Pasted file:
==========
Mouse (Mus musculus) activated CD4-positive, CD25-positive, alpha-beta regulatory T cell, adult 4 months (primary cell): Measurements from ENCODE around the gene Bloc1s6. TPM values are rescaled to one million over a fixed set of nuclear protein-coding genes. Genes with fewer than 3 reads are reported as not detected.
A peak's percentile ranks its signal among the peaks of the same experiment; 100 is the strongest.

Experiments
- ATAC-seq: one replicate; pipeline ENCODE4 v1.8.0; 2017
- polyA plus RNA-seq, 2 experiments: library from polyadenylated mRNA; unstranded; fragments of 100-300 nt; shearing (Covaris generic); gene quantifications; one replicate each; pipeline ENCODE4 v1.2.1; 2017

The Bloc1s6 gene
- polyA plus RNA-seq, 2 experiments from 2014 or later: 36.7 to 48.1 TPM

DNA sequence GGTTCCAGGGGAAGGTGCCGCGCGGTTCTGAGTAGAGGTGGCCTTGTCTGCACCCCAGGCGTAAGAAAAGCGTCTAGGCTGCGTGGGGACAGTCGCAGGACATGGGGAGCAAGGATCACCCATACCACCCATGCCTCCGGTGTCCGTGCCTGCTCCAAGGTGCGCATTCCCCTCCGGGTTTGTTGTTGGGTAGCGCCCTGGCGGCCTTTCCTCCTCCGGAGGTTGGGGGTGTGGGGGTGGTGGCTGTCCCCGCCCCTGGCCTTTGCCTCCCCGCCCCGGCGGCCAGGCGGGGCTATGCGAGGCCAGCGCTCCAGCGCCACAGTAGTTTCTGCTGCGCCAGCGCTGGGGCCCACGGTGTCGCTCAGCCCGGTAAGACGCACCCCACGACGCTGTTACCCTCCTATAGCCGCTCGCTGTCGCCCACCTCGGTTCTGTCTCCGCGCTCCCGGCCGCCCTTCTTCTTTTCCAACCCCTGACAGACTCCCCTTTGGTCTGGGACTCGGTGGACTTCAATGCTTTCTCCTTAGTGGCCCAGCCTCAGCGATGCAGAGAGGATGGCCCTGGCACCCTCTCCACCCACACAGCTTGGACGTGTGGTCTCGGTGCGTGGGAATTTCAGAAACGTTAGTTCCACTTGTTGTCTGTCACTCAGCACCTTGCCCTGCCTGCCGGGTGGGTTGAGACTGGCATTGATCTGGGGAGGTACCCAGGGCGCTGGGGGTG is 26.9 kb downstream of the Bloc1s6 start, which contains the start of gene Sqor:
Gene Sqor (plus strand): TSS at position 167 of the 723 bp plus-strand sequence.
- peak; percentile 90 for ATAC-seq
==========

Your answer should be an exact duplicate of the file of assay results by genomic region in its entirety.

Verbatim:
Mouse (Mus musculus) activated CD4-positive, CD25-positive, alpha-beta regulatory T cell, adult 4 months (primary cell): Measurements from ENCODE around the gene Bloc1s6. TPM values are rescaled to one million over a fixed set of nuclear protein-coding genes. Genes with fewer than 3 reads are reported as not detected.
A peak's percentile ranks its signal among the peaks of the same experiment; 100 is the strongest.

Experiments
- ATAC-seq: one replicate; pipeline ENCODE4 v1.8.0; 2017
- polyA plus RNA-seq, 2 experiments: library from polyadenylated mRNA; unstranded; fragments of 100-300 nt; shearing (Covaris generic); gene quantifications; one replicate each; pipeline ENCODE4 v1.2.1; 2017

The Bloc1s6 gene
- polyA plus RNA-seq, 2 experiments from 2014 or later: 36.7 to 48.1 TPM

DNA sequence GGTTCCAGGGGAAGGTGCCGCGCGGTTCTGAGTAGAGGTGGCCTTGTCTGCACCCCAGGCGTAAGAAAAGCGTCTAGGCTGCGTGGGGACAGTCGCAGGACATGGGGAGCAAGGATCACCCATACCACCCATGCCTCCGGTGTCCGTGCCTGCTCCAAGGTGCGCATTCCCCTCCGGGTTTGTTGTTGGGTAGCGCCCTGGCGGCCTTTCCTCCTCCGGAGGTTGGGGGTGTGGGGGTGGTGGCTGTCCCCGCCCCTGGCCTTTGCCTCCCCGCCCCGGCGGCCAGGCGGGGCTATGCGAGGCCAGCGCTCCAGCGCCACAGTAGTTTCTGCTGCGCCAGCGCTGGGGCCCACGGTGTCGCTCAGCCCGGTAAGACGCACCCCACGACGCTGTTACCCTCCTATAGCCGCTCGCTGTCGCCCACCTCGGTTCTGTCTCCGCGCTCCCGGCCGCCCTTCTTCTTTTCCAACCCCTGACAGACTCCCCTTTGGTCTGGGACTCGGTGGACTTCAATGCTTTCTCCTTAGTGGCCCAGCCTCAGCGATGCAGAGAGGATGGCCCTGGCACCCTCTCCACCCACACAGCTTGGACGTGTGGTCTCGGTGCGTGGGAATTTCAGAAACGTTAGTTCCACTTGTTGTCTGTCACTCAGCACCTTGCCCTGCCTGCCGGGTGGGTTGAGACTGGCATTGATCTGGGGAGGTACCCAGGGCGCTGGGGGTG is 26.9 kb downstream of the Bloc1s6 start, which contains the start of gene Sqor:
Gene Sqor (plus strand): TSS at position 167 of the 723 bp plus-strand sequence.
- peak; percentile 90 for ATAC-seq